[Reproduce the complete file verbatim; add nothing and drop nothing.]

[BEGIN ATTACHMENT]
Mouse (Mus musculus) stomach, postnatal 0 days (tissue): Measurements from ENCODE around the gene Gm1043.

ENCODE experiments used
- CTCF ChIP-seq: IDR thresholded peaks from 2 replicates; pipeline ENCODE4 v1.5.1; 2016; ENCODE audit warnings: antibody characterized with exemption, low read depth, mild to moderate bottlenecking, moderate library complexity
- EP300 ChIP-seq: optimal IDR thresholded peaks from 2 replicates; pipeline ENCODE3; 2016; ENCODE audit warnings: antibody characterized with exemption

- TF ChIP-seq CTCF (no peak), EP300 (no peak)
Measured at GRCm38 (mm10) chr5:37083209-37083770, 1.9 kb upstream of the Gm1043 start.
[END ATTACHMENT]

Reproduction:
Mouse (Mus musculus) stomach, postnatal 0 days (tissue): Measurements from ENCODE around the gene Gm1043.

ENCODE experiments used
- CTCF ChIP-seq: IDR thresholded peaks from 2 replicates; pipeline ENCODE4 v1.5.1; 2016; ENCODE audit warnings: antibody characterized with exemption, low read depth, mild to moderate bottlenecking, moderate library complexity
- EP300 ChIP-seq: optimal IDR thresholded peaks from 2 replicates; pipeline ENCODE3; 2016; ENCODE audit warnings: antibody characterized with exemption

- TF ChIP-seq CTCF (no peak), EP300 (no peak)
Measured at GRCm38 (mm10) chr5:37083209-37083770, 1.9 kb upstream of the Gm1043 start.